It’s a situation where taking the mystery out something actually makes it more intriguing. Three sunken ships along the shore in Conception Harbour have now been identified after decades of uncertainty thanks to the Shipwreck Preservation Society of Newfoundland and Labrador.
The SS Southern Foam, SS Sukha and SS Charcot were part of a fleet of five whaling ships owned by the Hawke Harbour Whaling Co. The ships remained at the dock for many years and were intended for scrap but simply wasted away and sank just offshore.
The town of Conception Harbour has been developing the site of the shipwrecks as a tourist attraction, especially for divers who can access the wrecks relatively easily. Craig Williams, mayor of the town, says they asked the Shipwreck Society to map out the sunken vessels for them, and had no idea they were going to identify the ships.
Having that information adds far more credibility to what the town is trying to do with its harbour, says Williams. It will allow it to further develop its website and storyboards. Also, ships of known name and history can be read about by potential diving tourists.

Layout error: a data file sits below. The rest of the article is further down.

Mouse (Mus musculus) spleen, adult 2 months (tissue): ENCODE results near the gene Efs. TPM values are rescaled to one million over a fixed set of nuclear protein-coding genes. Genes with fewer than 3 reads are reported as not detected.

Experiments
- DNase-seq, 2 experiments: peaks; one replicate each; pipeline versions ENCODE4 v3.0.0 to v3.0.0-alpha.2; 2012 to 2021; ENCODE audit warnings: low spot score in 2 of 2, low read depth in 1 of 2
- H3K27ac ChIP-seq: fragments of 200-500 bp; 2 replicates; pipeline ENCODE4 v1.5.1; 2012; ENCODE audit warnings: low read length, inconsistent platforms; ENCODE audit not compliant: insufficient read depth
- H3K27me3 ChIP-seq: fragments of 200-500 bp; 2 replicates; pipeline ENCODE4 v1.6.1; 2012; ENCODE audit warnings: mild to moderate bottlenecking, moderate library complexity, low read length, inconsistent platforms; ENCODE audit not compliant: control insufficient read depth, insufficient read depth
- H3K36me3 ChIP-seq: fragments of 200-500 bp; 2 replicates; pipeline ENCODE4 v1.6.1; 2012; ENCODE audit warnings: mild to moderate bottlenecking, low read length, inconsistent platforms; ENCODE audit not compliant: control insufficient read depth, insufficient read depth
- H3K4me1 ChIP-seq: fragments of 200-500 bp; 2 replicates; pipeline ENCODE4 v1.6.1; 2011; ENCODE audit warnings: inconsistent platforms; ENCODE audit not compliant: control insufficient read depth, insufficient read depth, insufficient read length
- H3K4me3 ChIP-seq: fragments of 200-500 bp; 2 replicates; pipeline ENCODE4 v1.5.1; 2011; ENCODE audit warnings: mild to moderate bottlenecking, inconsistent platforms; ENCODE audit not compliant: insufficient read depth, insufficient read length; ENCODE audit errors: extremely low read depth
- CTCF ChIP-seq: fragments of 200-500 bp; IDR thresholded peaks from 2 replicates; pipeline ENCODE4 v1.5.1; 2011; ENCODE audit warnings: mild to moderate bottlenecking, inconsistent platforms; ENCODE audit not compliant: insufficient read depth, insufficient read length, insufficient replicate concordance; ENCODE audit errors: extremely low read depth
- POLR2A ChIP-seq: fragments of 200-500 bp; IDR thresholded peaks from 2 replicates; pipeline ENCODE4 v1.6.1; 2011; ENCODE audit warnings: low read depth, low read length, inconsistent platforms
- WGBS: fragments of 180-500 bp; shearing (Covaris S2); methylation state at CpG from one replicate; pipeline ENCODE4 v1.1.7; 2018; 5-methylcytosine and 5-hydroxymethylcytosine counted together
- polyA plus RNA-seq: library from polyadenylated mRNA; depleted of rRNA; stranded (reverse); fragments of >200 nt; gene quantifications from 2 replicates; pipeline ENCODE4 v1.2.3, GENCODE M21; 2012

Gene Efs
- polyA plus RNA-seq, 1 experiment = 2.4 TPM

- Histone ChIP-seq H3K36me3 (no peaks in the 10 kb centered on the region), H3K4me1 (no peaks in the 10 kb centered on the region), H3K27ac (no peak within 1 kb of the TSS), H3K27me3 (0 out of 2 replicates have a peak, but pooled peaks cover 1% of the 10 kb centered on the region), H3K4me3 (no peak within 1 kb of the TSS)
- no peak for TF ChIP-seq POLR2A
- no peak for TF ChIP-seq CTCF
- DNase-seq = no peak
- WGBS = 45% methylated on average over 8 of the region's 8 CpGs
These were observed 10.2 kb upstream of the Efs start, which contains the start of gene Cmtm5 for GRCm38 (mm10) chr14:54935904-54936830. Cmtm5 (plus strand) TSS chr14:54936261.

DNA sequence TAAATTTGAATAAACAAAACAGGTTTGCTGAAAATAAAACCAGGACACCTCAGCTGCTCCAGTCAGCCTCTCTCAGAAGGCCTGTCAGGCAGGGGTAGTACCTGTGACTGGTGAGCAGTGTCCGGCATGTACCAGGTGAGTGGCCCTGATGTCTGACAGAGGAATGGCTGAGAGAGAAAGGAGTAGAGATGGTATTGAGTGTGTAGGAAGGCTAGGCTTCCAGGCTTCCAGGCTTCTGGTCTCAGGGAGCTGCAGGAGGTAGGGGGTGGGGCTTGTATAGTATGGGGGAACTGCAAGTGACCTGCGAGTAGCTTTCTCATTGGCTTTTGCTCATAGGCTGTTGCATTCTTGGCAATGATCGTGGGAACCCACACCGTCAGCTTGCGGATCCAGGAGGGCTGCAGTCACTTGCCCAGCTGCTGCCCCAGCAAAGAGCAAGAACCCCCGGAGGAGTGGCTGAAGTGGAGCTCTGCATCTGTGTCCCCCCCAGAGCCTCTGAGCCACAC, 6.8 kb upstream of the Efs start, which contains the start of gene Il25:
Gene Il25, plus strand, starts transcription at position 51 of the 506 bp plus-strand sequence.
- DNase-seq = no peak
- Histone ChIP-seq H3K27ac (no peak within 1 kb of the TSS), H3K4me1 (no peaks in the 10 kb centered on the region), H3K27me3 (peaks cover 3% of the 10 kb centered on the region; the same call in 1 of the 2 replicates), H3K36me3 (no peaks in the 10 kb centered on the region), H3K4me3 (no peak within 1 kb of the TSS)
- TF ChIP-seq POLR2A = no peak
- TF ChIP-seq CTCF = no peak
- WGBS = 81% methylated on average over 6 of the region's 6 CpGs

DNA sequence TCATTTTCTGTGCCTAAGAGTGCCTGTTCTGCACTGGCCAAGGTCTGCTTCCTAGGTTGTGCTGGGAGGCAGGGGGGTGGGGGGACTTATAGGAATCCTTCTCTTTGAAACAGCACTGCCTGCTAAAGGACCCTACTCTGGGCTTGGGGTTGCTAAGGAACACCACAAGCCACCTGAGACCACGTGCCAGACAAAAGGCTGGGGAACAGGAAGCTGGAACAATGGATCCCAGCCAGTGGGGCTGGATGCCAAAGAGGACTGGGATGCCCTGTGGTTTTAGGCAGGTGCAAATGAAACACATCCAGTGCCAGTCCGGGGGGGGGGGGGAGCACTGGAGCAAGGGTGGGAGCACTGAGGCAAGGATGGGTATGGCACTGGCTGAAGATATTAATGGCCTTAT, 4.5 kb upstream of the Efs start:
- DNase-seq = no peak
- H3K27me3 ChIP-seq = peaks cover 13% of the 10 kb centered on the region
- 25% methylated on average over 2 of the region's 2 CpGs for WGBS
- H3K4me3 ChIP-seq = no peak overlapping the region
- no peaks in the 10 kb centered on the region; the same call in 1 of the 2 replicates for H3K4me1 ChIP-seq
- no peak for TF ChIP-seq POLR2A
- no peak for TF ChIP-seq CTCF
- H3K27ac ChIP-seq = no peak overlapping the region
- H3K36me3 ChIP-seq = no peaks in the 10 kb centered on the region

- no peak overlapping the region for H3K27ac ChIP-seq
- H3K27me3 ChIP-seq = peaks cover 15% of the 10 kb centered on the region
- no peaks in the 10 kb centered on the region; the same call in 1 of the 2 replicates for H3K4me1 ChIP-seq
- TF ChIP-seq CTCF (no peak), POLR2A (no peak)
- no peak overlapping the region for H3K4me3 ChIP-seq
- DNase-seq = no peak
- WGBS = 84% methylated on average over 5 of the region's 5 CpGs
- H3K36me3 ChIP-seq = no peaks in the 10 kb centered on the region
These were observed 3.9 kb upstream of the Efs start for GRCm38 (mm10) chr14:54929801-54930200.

Neil Burgess with the society says the group knew there were five whaling ships built in the 1920s, and that they had been in Conception Harbour through the 1960s.
“The thing that made it a little more difficult with these shipwrecks is that a lot of the gear was taken off them before they sank,” he says.
So the team did a lot of diving, took a lot of measurements and took a lot of pictures. It then compared its measurements with the specs that came from the shipyards where the vessels were built. In this way, the team could identify which sunken ship was which.
As it turned out, one of the ships — the Charcot, which partially sticks out of the water — was long thought to be the S.S Sposa. The Sposa was also in the whaling fleet along with the S.S Soika, but those two sank somewhere further out in Conception Harbour as they were being towed to the scrapyard.
“Nobody knows where they are,” says Burgess.
He also says the society is hoping to be able to use sonar to locate the Sposa and Soika and see if it’s possible to dive to them, as well. Such a find would further the efforts of the town to develop a tourist attraction for divers.
It’s an idea that not everybody has bought into, especially when it comes to the Charcot which sticks out of the water.
“A lot of people look at the wreck — the one that’s out of the water — as an eyesore, and don’t understand the potential,” says Williams.
There were suggestions to tow it out further and sink it completely.
The wreck is one of the most photographed wrecks in the province and now, with the new information uncovered by the Shipwreck Preservation Society, it and the other wrecks again have names and traceable histories.